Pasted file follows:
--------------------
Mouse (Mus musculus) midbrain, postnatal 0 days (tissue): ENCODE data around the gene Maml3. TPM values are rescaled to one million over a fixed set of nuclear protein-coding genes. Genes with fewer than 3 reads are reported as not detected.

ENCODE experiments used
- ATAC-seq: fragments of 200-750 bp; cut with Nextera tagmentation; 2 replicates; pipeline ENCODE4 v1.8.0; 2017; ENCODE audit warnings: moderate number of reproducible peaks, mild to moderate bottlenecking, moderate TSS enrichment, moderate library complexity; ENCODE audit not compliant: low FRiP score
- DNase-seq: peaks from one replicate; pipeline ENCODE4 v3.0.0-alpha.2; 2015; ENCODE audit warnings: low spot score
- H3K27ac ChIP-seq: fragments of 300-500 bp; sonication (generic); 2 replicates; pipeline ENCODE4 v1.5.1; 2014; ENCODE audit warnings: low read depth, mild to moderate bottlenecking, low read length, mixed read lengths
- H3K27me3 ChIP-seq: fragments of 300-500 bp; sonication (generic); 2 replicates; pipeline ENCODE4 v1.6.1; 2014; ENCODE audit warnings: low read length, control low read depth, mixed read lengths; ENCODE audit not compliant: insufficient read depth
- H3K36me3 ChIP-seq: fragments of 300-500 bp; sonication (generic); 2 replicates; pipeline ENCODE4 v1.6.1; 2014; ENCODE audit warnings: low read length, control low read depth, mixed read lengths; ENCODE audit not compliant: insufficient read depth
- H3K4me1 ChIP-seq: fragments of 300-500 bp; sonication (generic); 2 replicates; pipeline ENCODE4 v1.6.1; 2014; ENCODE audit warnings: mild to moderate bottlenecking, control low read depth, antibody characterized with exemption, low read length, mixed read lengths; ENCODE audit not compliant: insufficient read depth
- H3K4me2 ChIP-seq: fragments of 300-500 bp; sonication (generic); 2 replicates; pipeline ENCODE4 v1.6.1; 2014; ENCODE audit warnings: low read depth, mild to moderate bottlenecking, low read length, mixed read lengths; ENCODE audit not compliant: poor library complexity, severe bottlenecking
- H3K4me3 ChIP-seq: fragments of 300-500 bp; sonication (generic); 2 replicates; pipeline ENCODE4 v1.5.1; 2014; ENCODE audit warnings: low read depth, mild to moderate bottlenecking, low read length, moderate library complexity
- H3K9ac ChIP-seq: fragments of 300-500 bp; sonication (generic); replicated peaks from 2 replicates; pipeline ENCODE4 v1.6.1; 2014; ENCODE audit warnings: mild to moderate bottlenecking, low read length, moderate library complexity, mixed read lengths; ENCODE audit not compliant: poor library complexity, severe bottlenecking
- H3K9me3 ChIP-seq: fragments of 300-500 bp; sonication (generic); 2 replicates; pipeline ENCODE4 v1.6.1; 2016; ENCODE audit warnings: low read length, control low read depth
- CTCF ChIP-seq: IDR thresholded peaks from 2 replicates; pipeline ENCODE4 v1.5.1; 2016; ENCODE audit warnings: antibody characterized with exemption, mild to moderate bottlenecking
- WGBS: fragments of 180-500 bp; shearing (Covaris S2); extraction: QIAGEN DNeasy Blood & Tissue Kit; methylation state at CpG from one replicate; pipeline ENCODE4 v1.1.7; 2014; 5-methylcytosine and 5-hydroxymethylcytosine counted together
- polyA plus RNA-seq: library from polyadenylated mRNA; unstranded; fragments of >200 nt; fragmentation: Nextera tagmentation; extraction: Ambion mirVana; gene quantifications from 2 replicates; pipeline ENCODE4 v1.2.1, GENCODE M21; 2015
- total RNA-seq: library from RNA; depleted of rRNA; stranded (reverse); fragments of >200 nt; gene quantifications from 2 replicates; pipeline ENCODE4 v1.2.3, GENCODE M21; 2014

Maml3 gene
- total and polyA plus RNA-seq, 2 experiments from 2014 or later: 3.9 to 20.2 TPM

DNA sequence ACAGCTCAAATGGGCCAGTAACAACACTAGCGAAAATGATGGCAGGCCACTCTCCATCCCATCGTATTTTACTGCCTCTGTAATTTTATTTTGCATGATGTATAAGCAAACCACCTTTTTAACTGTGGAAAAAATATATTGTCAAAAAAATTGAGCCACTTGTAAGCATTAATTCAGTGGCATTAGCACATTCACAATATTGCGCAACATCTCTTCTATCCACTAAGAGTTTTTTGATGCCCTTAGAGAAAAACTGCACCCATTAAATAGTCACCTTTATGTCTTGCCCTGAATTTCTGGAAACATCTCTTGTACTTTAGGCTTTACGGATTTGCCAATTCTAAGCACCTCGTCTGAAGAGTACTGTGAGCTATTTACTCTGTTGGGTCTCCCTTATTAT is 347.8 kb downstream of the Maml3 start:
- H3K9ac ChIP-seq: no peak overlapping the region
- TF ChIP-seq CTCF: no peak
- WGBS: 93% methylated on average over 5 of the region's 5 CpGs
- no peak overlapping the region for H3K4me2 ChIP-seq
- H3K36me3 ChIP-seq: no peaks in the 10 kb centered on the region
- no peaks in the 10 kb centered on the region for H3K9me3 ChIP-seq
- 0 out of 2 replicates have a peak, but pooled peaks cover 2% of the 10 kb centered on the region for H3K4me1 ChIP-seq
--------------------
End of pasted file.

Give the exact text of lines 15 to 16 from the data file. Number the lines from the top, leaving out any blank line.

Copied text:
- polyA plus RNA-seq: library from polyadenylated mRNA; unstranded; fragments of >200 nt; fragmentation: Nextera tagmentation; extraction: Ambion mirVana; gene quantifications from 2 replicates; pipeline ENCODE4 v1.2.1, GENCODE M21; 2015
- total RNA-seq: library from RNA; depleted of rRNA; stranded (reverse); fragments of >200 nt; gene quantifications from 2 replicates; pipeline ENCODE4 v1.2.3, GENCODE M21; 2014